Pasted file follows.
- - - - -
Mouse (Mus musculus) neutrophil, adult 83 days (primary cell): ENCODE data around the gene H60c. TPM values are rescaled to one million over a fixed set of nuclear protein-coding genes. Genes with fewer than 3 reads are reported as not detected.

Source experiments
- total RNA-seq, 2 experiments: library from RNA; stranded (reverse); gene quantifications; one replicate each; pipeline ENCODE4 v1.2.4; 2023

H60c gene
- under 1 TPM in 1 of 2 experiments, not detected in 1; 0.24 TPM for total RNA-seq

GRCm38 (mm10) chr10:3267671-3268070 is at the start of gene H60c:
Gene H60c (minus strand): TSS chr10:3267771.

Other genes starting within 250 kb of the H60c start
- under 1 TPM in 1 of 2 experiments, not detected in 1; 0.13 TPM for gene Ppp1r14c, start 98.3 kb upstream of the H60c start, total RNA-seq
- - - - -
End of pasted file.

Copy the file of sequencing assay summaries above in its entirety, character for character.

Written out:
Mouse (Mus musculus) neutrophil, adult 83 days (primary cell): ENCODE data around the gene H60c. TPM values are rescaled to one million over a fixed set of nuclear protein-coding genes. Genes with fewer than 3 reads are reported as not detected.

Source experiments
- total RNA-seq, 2 experiments: library from RNA; stranded (reverse); gene quantifications; one replicate each; pipeline ENCODE4 v1.2.4; 2023

H60c gene
- under 1 TPM in 1 of 2 experiments, not detected in 1; 0.24 TPM for total RNA-seq

GRCm38 (mm10) chr10:3267671-3268070 is at the start of gene H60c:
Gene H60c (minus strand): TSS chr10:3267771.

Other genes starting within 250 kb of the H60c start
- under 1 TPM in 1 of 2 experiments, not detected in 1; 0.13 TPM for gene Ppp1r14c, start 98.3 kb upstream of the H60c start, total RNA-seq